Wednesday, February 06, 2013
Sometimes it is challenging to know what to do with collections. After all, we don't live in museums, but homes instead. Collections sometimes take over and there is no comfortable place left to live. A friend once took me to her mother-in-laws home where I enjoyed a tour that I will never forget! It was a beautiful Queen Anne home, filled to the gills with appropriate period antiques. Elegance, beauty, and style were melded together in such a way that it took a few minutes for me to register that I was in the home of a "hoarder". Everything was neat and tidy, but there were only pathways of open space that led from room to room. I really had a hard time determining where the family actually lived. I remember a space at the breakfast nook where I believe the mister of the home resided. I wonder, did he have a man cave in the garage as well? So, how does one go about collecting and keeping balance in their lives? I can hear a couple of my friends giving a friendly snicker as they read this. I love my collections and how objects connect me to my heritage. Let's just say I work hard at not becoming the hoarder of elegance, beauty, and style that my friend's mother-in-law became.
How do you store or display your collections? Here are a few ideas that can help us figure new ways to store the things we love and enjoy.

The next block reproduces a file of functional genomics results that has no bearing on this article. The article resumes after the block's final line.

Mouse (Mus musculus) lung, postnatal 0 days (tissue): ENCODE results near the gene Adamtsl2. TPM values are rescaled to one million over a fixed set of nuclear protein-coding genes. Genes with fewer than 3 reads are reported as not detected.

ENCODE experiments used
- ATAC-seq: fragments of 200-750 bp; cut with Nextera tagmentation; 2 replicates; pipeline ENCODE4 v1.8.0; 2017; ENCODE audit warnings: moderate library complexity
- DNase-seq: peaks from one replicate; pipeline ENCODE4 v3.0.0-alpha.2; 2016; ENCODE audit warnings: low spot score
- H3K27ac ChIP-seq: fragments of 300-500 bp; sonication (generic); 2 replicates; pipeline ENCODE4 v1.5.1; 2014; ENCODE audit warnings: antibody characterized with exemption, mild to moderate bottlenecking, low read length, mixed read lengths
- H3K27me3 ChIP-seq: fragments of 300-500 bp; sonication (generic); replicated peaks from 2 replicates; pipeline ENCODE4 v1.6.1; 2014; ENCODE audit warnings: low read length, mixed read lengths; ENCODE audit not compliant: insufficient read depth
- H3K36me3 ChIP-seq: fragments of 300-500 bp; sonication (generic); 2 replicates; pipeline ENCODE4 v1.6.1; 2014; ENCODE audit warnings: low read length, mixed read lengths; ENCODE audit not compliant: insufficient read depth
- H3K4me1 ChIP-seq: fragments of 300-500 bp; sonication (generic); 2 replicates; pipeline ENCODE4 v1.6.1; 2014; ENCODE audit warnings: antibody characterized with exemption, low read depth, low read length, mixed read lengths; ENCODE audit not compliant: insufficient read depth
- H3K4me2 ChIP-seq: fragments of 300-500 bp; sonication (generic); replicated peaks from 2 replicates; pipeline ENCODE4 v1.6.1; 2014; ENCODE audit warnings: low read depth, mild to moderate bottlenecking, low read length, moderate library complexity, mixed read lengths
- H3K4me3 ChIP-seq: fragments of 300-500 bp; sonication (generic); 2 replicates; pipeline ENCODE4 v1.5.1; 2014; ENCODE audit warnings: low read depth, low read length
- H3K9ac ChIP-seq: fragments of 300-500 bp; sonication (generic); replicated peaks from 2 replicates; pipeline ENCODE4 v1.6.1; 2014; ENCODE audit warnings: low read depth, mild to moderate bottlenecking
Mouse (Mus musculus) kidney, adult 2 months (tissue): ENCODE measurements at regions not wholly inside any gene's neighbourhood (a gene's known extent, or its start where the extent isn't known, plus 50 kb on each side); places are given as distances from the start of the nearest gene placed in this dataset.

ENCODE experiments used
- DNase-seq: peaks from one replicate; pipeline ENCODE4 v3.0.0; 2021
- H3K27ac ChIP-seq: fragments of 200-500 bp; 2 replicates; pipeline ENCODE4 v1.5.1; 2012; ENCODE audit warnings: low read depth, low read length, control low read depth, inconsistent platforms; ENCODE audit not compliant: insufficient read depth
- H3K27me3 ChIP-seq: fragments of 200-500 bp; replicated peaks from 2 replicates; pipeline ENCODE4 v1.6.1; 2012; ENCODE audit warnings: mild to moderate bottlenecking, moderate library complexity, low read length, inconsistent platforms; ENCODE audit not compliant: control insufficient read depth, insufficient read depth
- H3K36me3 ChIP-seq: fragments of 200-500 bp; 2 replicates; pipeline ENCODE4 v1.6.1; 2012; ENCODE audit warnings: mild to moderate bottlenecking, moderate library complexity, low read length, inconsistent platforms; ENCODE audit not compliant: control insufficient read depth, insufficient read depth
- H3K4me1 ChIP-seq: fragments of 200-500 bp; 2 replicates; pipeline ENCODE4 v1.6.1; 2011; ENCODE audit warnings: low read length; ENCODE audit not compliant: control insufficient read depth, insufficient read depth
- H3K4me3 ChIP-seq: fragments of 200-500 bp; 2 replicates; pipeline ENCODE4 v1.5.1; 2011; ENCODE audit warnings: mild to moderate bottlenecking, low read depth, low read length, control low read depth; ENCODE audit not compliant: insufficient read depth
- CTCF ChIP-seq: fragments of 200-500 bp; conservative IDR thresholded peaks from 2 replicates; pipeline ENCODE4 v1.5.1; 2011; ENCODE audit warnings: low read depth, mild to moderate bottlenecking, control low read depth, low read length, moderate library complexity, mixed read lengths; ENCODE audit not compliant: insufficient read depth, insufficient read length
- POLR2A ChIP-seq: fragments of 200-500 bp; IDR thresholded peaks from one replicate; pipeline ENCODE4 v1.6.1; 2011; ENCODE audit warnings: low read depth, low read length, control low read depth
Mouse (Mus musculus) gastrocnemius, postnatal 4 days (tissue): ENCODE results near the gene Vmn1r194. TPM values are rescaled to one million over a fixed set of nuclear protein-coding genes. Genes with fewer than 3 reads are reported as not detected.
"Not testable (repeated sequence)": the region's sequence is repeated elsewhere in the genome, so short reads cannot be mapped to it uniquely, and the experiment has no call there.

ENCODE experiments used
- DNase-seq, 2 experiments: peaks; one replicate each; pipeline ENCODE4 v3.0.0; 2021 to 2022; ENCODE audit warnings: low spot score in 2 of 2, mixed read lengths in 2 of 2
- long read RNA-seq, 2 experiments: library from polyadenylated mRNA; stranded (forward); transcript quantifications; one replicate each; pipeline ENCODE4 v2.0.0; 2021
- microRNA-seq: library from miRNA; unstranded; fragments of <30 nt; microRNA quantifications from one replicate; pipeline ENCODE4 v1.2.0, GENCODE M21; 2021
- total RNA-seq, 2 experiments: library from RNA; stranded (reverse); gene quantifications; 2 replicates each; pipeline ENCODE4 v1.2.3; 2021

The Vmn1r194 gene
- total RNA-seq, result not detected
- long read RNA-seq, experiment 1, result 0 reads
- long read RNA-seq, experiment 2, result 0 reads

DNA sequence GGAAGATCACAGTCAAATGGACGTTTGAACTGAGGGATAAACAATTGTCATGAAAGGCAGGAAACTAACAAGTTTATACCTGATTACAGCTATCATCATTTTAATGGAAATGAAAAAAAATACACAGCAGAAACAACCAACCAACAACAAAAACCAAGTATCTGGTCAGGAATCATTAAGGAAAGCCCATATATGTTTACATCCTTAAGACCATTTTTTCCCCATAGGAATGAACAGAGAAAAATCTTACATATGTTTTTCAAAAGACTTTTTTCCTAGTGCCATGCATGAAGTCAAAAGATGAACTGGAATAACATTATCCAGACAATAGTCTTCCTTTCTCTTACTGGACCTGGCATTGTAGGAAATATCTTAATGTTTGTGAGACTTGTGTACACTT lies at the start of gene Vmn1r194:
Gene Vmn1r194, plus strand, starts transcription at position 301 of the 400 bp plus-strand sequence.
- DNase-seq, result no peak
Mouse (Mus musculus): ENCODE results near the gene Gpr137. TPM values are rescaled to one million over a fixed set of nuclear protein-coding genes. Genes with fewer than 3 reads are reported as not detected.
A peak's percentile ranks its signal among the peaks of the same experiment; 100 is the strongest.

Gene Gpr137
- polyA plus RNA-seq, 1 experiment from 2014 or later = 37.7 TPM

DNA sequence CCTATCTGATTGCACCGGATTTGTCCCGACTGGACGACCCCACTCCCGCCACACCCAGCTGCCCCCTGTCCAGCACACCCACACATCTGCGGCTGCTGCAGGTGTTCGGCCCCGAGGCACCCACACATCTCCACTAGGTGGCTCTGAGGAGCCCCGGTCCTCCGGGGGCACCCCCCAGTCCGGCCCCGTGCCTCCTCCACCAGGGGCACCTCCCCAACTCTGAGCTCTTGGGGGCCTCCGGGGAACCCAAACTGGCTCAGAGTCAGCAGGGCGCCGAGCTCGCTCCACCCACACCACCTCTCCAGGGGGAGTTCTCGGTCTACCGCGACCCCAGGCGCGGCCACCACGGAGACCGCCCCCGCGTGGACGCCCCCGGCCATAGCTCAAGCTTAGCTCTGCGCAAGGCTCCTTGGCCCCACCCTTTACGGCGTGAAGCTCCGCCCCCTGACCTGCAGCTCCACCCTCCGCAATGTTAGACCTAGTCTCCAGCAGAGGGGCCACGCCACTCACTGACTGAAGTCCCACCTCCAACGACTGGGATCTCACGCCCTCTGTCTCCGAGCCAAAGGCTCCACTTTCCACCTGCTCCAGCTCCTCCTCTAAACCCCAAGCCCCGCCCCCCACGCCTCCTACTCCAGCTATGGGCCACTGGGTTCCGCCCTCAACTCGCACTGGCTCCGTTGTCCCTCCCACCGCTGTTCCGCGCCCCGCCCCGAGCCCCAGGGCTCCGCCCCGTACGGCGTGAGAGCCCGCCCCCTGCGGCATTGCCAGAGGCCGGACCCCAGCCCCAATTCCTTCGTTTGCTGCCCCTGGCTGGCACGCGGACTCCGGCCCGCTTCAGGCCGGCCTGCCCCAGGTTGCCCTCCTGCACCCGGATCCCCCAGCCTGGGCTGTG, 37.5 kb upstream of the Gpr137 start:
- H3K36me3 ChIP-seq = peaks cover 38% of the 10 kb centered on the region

~ a small wall display case for thimbles
~ china closets and hutches for china, teacups, and teapots
~ old farm implements hung on exterior walls of a barn or shed
~ antique yardsticks hung on the walls of a workshop
~ T-shirts with logos that feature the growing up years of a son that are made into a quilt
~ a bookmark collection stored in a shoebox
~ old books in a bookcase
~ photos and stamp collections in albums
~ silver teaspoons in a glass pitcher that's displayed on a counter top
~ old postcards in a wooden case
It's easy to get carried away when collecting and gathering. There are times that a collection needs to be sifted through and refined. An object that was valuable to you 10 years ago may now be superseded by a more recent find. It's an opportunity to sell some of the items you no longer cherish, or use them to give to another who is just starting a collection. Occasionally it is difficult to let something go, so finding a technique or tactic that helps you release an object is helpful. Photographing objects and placing pictures of them in an album can be helpful in this case. A picture and a short description can go a long ways in helping you pass along a collectible treasure.
What techniques do you use to help you keep your collections under control?